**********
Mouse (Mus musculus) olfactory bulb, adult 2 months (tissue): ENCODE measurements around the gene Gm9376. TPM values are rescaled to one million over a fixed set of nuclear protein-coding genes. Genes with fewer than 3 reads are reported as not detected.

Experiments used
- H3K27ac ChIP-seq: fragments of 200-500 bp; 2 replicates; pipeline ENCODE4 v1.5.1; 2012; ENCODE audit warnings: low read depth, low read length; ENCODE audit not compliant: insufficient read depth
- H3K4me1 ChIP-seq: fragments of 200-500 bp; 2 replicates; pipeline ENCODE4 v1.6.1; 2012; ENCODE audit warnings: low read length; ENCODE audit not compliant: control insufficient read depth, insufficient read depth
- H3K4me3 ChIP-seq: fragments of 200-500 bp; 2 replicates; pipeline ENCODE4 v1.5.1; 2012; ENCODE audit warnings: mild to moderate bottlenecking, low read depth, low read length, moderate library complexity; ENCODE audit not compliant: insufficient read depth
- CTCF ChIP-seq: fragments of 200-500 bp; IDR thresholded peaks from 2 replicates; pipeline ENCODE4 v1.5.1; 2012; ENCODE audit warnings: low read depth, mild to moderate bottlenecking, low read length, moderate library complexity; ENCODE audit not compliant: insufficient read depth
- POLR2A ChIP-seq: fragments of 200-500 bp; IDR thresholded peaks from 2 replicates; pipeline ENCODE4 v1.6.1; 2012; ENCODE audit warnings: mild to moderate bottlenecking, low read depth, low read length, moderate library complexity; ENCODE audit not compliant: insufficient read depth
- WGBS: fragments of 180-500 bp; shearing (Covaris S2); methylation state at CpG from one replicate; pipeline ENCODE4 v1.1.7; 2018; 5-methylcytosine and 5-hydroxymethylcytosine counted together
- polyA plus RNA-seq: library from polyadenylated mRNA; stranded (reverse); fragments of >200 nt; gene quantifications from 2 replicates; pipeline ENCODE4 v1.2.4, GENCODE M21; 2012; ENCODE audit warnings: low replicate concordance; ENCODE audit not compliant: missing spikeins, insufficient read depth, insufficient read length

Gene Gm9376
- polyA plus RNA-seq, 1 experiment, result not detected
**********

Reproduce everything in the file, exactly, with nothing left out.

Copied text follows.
Mouse (Mus musculus) olfactory bulb, adult 2 months (tissue): ENCODE measurements around the gene Gm9376. TPM values are rescaled to one million over a fixed set of nuclear protein-coding genes. Genes with fewer than 3 reads are reported as not detected.

Experiments used
- H3K27ac ChIP-seq: fragments of 200-500 bp; 2 replicates; pipeline ENCODE4 v1.5.1; 2012; ENCODE audit warnings: low read depth, low read length; ENCODE audit not compliant: insufficient read depth
- H3K4me1 ChIP-seq: fragments of 200-500 bp; 2 replicates; pipeline ENCODE4 v1.6.1; 2012; ENCODE audit warnings: low read length; ENCODE audit not compliant: control insufficient read depth, insufficient read depth
- H3K4me3 ChIP-seq: fragments of 200-500 bp; 2 replicates; pipeline ENCODE4 v1.5.1; 2012; ENCODE audit warnings: mild to moderate bottlenecking, low read depth, low read length, moderate library complexity; ENCODE audit not compliant: insufficient read depth
- CTCF ChIP-seq: fragments of 200-500 bp; IDR thresholded peaks from 2 replicates; pipeline ENCODE4 v1.5.1; 2012; ENCODE audit warnings: low read depth, mild to moderate bottlenecking, low read length, moderate library complexity; ENCODE audit not compliant: insufficient read depth
- POLR2A ChIP-seq: fragments of 200-500 bp; IDR thresholded peaks from 2 replicates; pipeline ENCODE4 v1.6.1; 2012; ENCODE audit warnings: mild to moderate bottlenecking, low read depth, low read length, moderate library complexity; ENCODE audit not compliant: insufficient read depth
- WGBS: fragments of 180-500 bp; shearing (Covaris S2); methylation state at CpG from one replicate; pipeline ENCODE4 v1.1.7; 2018; 5-methylcytosine and 5-hydroxymethylcytosine counted together
- polyA plus RNA-seq: library from polyadenylated mRNA; stranded (reverse); fragments of >200 nt; gene quantifications from 2 replicates; pipeline ENCODE4 v1.2.4, GENCODE M21; 2012; ENCODE audit warnings: low replicate concordance; ENCODE audit not compliant: missing spikeins, insufficient read depth, insufficient read length

Gene Gm9376
- polyA plus RNA-seq, 1 experiment, result not detected